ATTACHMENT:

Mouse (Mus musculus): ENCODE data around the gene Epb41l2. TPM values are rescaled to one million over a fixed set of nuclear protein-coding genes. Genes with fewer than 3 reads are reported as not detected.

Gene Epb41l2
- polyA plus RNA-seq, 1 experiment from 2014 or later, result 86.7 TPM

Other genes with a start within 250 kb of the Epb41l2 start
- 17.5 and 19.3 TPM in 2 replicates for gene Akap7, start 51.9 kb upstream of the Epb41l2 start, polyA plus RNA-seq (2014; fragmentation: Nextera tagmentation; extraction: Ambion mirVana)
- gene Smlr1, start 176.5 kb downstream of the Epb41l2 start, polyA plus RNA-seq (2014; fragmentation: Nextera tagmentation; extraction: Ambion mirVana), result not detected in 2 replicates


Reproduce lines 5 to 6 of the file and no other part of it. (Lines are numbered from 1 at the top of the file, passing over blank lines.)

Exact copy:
- 17.5 and 19.3 TPM in 2 replicates for gene Akap7, start 51.9 kb upstream of the Epb41l2 start, polyA plus RNA-seq (2014; fragmentation: Nextera tagmentation; extraction: Ambion mirVana)
- gene Smlr1, start 176.5 kb downstream of the Epb41l2 start, polyA plus RNA-seq (2014; fragmentation: Nextera tagmentation; extraction: Ambion mirVana), result not detected in 2 replicates